Editor’s Note: This article is part of Exit Interview, a series of conversations about leaving one’s career.
James T. Green landed the job of his dreams fresh out of the University of St. Francis in Joliet, Illinois. At merely 23 years old, he had a elder graphic-design position in advertising at a major news organization. But after landing in the hospital, not once but twice, he worried that stress might kill him.
Some stress is inevitable. But when a high-stakes work environment collided with a challenging time in his life, Green started suffering debilitating panic attacks. Eventually, as part of his recovery, he chose to leave his job. I communicated with Green about the role work played in the stress he was experiencing, and how he manages stress today, for The Atlantic’s series Exit Interview. The conversation that follows has been edited for length and clarity.
Catie Lazarus: You landed such a distinguished job right after art school, what was it like?
James T. Green: We essentially cranked out ads for like six or seven publications. I designed flash ads, coded and designed emails, marketing newsletters, and small website updates for my employer and pretty much all of their subsidiaries. My role was pretty senior. I was living my dream—or so I thought.
Lazarus: So, why did you leave?
Green: I’d been there for two years, and I had to go the hospital because I felt like I couldn’t breathe. At that time, I had a really, honestly bad pulmonary embolism. Then a blood clot developed in my leg, shot up to my lungs, and to my brain. It was almost fatal. I ended up going to the hospital twice. One time, the doctors thought I was having a stroke. I did physical therapy, and they realized I didn’t have a stroke—I had the symptoms, but I had had a panic attack.
Lazarus: Had you been at work when it happened?
Green: I was getting up to go to work, and, as I went to the bathroom, anything blacked out. I was essentially flatlined for like a minute. My fiancée—now my wife—heard the crash when I bump the floor.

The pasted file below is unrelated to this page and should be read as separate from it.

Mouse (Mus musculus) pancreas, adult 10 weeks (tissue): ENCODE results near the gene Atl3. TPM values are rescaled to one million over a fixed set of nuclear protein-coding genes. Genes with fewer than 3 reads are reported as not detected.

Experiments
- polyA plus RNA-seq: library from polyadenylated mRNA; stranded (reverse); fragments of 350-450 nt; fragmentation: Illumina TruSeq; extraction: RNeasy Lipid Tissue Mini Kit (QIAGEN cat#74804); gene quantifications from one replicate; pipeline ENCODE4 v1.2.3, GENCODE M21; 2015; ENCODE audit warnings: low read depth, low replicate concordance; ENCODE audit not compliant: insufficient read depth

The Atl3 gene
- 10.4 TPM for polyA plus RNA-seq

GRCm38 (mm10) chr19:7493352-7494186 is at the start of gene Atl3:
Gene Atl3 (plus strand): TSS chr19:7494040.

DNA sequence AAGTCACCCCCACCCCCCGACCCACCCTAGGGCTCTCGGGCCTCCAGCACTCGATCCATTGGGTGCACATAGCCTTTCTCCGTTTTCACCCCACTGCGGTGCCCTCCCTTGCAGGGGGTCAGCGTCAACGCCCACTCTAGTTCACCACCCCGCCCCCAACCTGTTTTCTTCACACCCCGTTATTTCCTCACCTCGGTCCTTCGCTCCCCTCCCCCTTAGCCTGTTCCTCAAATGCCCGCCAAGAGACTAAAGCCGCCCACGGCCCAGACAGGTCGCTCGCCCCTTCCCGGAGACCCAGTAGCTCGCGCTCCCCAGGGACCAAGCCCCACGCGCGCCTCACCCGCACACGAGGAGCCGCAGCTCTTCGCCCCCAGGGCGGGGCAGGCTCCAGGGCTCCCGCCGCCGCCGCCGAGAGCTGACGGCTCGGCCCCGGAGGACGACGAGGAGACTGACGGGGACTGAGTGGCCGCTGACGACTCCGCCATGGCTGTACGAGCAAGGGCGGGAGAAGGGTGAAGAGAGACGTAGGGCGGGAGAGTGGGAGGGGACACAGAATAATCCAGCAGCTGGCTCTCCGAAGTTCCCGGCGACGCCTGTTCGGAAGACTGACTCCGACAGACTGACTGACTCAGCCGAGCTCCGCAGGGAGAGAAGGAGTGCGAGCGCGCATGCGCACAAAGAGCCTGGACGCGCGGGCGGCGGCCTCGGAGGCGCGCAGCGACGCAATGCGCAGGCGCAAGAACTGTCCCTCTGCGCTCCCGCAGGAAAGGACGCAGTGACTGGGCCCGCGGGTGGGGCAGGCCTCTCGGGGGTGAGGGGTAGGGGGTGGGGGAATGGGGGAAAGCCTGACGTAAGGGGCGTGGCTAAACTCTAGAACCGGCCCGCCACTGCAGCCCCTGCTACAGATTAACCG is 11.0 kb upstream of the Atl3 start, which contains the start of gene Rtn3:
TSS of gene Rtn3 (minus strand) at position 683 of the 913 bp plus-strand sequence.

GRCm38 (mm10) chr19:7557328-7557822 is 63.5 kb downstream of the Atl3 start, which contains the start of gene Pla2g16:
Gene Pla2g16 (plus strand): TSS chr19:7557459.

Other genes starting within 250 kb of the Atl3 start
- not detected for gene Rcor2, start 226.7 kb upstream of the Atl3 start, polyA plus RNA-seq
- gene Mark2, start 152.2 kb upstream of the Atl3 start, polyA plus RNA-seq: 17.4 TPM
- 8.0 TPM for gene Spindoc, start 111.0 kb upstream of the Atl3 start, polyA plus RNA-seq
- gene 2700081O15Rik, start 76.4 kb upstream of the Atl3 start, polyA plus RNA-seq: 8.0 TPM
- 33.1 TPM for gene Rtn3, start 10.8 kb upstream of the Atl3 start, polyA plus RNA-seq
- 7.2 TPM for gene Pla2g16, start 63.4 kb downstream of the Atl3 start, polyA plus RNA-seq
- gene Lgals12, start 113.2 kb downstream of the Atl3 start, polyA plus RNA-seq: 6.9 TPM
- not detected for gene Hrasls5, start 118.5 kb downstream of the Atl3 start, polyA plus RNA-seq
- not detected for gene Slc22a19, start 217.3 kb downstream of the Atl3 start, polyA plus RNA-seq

It’s so weird to say—I saw what looked like a keyhole, and a lot of what I was seeing was this work, and I wasn’t happy. It put a lot of shit in perspective. I got shaken awake and was off to the hospital. The people at the ER stated that if my wife wasn’t home, I would have died. But when I got out of the hospital, fresh out of surgery, I was still thinking about this job, and I realized it was driving me nuts. The stress at work was pretty much amplifying the issues going on in my body. Not to sound excellent corny, but I almost died. I had a second chance to get stuff right. And not to sound excellent Millennial, but if I am going to do something I ahead give a shit about it.
Lazarus: When did you fathom when you were going to quit?
Green: I was having panic attacks still. In this back-and-forth with a client over the smallest, cheapest ad, they wished this in-depth animation, turned around in a day, and wished changes, over and over and over, on true minute things. That ad took the cake. I felt dehumanized. In the midst of this, I realized that I was going to resign. I chatted my supervisor and asked, “Can we go over to the corner and talk?” I signified to her that I was putting in my two weeks.
My supervisor was understanding. We’d chatted out of and inside of work, and my bosses understood I was going in and out of the hospital. They understood I was dissimilar when I got back. So, it made the break kind of clean.
Lazarus: How did the stress you were experiencing at work figure in with other stresses in your life at the time?